Let’s not get lost in political madness and philosophical diversions. Let’s not argue the merits of war versus pacifism. Let’s not be ‘Hawks’ or ‘Doves,’ Liberals or Conservatives. Let’s just stop and acknowledge that many have died. To their parents, their siblings and their children, loss is loss.

If you have ever visited the Viet Nam wall, then you know that one can hardly do so without discovering elderly parents or aging spouses and children – in tears – revisiting their grief and loss over the sacrifice of their loved ones.

MonumentSo let’s reflect on the fact our daughters and sons have given themselves for others, and let’s acknowledge that we are the beneficiaries of their sacrifices, and be thankful.

Together let’s believe that it wasn’t political posturing, or bloodlust that drew these precious individuals, but the sincere belief that even if they died, their sacrifice would have counted for something towards a more peaceful world.

And in remembering what has been given by men and women through the years in war and conflict, here in this broken, and often war-torn world, let’s consider Jesus, who ensures that one day all wars will cease, and because in Him, our war with the Father has been settled.

In His Sacrifice…

This is our good news.

Happy Memorial Day.



Star Spangled Stories

September 13, 2014 § 1 Comment

Lyrics “A man tells his stories so many times that he becomes the stories. They live on after him.”

Will, Big Fish

This morning Katherine and I are at the Inner Harbor in downtown Baltimore. Our goal is to make our way to Fort McHenry, where 200 years ago Francis Scott Key wrote the Star Spangled Banner, our National Anthem, and the city is celebrating. The Anthem was penned in 1814 during the War of 1812 in the Battle of Baltimore, a conflict that is arguably believed to have saved the Republic from Great Britain’s attempt to retake the country it had lost forty years before during the Revolutionary War.

The original manuscript will be on display. A massive presence of war ships, past and present, will be in the Harbor. The Blue Angels will fly overhead. The University of Maryland Football team will sport uniforms that bear the words of the Anthem. TerpsMcHenry3

It is part of our story.

As Christ-followers we celebrate that in Jesus we have been woven into the story God, one He has told throughout the ages, and a story whose nuanced details unfold with every crease and turn of history – our histories and all of history. It is a redemptive story, and it finds its greatest expression in Jesus, who not only entered into the narrative, but through whom our own broken and imperfect stories are retold through the prism of His death and resurrection.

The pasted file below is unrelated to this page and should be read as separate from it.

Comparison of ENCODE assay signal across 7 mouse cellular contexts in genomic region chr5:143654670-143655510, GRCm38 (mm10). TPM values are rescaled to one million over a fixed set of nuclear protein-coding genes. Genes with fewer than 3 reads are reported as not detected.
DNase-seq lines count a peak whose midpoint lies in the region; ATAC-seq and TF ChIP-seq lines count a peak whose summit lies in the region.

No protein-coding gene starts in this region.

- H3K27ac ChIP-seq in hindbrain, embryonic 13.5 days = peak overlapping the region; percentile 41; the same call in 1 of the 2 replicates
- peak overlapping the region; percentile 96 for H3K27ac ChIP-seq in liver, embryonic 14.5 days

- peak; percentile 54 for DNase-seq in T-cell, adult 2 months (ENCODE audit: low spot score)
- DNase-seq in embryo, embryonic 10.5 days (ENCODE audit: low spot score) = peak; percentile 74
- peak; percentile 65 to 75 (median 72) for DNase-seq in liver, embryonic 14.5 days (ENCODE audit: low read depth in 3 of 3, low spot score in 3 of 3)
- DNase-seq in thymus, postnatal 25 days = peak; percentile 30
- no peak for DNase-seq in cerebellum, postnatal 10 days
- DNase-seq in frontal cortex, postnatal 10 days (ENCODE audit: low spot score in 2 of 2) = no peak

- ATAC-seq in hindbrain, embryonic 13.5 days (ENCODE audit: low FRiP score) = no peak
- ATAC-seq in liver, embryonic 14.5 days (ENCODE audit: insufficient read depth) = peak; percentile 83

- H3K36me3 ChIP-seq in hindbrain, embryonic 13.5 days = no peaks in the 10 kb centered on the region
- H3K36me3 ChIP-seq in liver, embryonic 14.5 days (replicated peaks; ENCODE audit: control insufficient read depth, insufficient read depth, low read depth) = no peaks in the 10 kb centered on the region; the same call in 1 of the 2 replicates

In many years of ministry I’ve learned that it is overly simplistic to reduce facts and occurrences to neat packages when trying to decipher the meaning of events in people’s lives. We are unfinished, and this means that there will always be things we can’t explain or understand during our short time on the earth. In some way we are like the people of faith commemorated in Hebrews 11, who never touched foot on Canaan, the Promised Land, only to find their destination was in fact, always intended to be ‘a better country… a heavenly one… a city God had prepared for them’ (Hebrews 11:13-16).

For me, keeping this in mind is how I maintain perspective. Living in a fallen world (and within my own fallenness) has a way of making the temporary, eternal, and the eternal, imaginary. And it is easy to become a slave to the moment.

But the story we have been written into transcends time, events (good and bad), success and failure. It is not so fragile that a tragedy can make it untrue, nor is it dependent on good things for it to remain good.

It is God’s story. We don’t write it, but we share in it – and that makes it ours too.

And this, friends, is good news…



Why We Celebrate & Why We Grieve

May 7, 2011 § 2 Comments

What do we do with the death of Osama bin Laden? He is dead, and if anyone in modern history was desired dead, bin Laden is the man. He, more than any other, is responsible for the loss of life of thousands in the 9/11 terrorist massacre, back in 2001. He, more than any other, was the mouthpiece of one of the most violent expressions of extremism in religion. Many believe him to have been the face of evil.